This article references the documentary, The Human Face of Big Data.
Active measurement produces data. And we’re measuring more than we ever have before. The more information we get, the more problems we can solve. The expansion of data measurement is comparable to a microscope in that you can see things you’ve never seen before. When the search tool was introduced to the Internet, that was a powerful jumping off point.
There’s so much information out there that hasn’t been digitized. As that information gets added to digital databases overtime, just imagine how much machines will uncover.
Algorithms help connect things together. Data is meaningless until someone connects the dots.
Data has the potential to predict the future. In the past, data has predicted flu outbreaks in real time before the CDC. However, the prediction methods don’t work when the media skews things by harping on how big of a flu season it will be.
Wordscapes are a powerful tool in the world of big data. In the documentary, a man used wordscapes to study when, where, and how his son learned certain words.
Another use of big data occurs within the medical community with premature babies. Data from genomes is also being studied for the possibility of personalized medicine and a preventative model of care.
The power of data is in real time use cases, prediction abilities, and pattern recognition algorithms. Nearly everything gives off data and there’s more integration to come, especially with the introduction of sensors. This is referred to as “the Internet of things.”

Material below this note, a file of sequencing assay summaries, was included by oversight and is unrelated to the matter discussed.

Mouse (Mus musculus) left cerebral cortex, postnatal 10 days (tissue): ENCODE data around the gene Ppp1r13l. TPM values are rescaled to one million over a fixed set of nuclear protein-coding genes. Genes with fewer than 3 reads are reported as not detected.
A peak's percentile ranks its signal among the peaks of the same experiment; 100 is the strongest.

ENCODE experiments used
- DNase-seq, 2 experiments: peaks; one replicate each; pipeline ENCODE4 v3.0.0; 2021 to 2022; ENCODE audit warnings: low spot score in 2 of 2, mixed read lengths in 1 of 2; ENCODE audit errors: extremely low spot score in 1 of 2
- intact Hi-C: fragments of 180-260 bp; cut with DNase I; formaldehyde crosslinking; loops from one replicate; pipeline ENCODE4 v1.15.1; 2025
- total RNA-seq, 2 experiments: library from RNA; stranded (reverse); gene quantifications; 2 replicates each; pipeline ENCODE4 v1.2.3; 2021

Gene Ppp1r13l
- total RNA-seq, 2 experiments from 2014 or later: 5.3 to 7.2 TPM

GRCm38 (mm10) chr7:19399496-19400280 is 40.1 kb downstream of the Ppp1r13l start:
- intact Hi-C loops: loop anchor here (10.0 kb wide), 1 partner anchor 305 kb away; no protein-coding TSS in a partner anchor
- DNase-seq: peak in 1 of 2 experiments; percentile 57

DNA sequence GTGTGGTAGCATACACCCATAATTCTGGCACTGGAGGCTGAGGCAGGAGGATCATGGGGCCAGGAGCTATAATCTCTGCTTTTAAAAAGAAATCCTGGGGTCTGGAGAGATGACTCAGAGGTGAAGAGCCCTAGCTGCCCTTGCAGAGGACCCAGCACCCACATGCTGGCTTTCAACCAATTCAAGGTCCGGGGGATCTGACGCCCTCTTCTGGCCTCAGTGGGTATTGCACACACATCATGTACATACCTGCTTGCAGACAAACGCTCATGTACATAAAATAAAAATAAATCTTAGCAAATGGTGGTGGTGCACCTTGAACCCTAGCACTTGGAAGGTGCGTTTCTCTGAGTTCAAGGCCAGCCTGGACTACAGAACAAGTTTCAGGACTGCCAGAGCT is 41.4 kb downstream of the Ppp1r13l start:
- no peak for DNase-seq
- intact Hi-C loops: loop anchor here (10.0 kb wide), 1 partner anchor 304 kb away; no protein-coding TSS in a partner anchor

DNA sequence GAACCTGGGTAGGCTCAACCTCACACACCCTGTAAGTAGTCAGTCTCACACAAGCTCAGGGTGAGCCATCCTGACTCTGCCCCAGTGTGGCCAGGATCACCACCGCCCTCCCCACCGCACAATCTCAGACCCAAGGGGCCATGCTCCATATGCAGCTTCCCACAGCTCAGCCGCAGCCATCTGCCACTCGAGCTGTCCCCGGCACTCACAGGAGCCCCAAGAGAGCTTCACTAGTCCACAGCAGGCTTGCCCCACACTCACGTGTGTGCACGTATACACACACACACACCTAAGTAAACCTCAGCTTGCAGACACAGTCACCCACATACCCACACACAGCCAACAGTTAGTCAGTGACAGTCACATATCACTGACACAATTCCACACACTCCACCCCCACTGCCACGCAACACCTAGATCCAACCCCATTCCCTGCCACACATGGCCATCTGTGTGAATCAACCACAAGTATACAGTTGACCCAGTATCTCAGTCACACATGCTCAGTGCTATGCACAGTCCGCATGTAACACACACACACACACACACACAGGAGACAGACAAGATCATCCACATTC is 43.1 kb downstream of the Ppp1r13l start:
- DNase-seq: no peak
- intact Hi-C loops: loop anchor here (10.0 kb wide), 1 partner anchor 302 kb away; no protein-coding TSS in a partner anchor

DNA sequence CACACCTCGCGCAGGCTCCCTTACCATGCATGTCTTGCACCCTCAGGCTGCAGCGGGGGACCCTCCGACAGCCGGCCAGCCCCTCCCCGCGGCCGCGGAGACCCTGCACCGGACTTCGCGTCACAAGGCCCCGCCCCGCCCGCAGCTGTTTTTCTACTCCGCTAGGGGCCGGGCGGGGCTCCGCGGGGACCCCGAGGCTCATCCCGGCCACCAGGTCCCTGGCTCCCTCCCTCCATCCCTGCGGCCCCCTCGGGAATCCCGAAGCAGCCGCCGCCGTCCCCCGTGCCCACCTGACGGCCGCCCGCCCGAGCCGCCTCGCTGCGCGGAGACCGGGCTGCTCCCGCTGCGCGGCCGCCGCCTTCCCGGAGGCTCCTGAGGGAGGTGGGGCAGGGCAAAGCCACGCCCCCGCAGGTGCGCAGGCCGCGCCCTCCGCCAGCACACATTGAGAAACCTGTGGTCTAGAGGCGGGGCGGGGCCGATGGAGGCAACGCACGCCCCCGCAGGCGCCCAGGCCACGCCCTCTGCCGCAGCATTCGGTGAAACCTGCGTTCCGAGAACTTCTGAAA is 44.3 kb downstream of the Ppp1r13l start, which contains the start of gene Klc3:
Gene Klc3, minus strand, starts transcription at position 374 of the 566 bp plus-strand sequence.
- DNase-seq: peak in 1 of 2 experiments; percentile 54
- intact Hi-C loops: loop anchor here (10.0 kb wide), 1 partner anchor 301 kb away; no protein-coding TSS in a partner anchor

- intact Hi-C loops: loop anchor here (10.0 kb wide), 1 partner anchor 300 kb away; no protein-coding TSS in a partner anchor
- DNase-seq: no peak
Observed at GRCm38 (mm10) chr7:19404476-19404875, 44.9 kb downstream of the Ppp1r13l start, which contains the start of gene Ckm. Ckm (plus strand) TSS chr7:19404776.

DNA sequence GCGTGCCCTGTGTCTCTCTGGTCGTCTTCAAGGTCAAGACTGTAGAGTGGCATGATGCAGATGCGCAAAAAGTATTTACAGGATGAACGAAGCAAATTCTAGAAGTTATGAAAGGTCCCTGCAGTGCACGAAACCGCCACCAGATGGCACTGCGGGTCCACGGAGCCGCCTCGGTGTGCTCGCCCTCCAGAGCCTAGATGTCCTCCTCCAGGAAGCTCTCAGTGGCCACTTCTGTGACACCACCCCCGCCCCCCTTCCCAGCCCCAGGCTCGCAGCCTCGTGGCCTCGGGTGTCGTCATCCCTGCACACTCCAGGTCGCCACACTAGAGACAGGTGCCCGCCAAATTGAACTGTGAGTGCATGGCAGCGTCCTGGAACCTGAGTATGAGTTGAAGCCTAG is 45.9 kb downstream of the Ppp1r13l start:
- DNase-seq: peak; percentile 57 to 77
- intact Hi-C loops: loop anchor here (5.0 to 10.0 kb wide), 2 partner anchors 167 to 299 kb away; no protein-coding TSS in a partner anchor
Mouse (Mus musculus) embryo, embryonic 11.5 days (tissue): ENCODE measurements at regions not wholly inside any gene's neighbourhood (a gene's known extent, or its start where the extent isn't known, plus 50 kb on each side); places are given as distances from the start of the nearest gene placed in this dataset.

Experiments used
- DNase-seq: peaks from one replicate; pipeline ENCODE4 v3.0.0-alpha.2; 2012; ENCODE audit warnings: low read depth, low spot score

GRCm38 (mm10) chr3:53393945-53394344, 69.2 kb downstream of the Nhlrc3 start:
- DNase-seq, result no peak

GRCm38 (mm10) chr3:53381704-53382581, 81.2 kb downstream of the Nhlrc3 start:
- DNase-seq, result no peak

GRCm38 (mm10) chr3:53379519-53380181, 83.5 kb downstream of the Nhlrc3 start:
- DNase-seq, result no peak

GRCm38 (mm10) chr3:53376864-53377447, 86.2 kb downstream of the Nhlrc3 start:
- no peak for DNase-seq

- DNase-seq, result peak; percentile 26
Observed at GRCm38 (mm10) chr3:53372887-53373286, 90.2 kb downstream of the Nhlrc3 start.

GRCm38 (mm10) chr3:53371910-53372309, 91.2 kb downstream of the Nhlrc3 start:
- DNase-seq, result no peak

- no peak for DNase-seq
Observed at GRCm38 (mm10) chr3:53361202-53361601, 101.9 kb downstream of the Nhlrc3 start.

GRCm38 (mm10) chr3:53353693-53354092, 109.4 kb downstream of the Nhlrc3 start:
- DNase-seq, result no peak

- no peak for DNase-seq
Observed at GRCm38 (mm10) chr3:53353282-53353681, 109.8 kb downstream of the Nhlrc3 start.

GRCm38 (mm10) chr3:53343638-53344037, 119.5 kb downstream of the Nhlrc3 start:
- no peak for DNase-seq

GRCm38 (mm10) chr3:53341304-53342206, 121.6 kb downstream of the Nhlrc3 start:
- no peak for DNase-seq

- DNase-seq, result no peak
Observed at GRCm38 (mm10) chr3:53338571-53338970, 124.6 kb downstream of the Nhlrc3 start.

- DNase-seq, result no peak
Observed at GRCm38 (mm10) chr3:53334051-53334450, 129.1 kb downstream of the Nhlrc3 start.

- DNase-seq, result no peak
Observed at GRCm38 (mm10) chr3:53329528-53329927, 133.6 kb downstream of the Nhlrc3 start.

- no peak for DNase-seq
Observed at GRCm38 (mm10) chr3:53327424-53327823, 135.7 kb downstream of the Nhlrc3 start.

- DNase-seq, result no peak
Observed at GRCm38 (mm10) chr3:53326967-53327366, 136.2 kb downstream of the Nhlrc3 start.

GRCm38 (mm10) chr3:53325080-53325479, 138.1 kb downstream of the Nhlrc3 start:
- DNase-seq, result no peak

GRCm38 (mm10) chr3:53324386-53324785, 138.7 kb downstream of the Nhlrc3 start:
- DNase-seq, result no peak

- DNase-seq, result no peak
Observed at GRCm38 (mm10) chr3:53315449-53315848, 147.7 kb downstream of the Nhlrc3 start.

One Boston app uses the accelerometer of smartphones to track road conditions. If the driver’s car hits a dip in the road while the app is activated, the user’s phone will be able to detect it.
Crowdmapping was used for the Haiti earthquake to see what areas were affected the worse via Twitter. In this case, due to the power of big data, volunteers had the best information first, not the government. Artificial intelligence has great use for disaster response. A.I. was able to identify if an actual eye witness was tweeting from a position of distress, or if it was someone tweeting from a location outside of the danger zone.
With data, Target is able to predict what stage of pregnancy a woman is in, what they might need, and then create targeted ads (please, no pun intended). So here’s a story: An angry father stormed into Target with a flyer that was sent to his daughter. For pregnancy stuff. He didn’t know she was pregnant though she lived under his own roof. But big data knew. Of course the family found out eventually and the father was sure to go back to Target and apologize to the manager. True story.
Data has the ability to bring real world activities and cyberspace activities together. Cell phones are an example of recording and sensing objects and devices in public spaces.
You can’t talk about data without talking about people.
Data has intrinsic value. Think: what are the stories that emerge out of the data?
People who create the data should be able to benefit from the data.
Harness the “ability to turn that data into actionable insight” and you’ll be golden.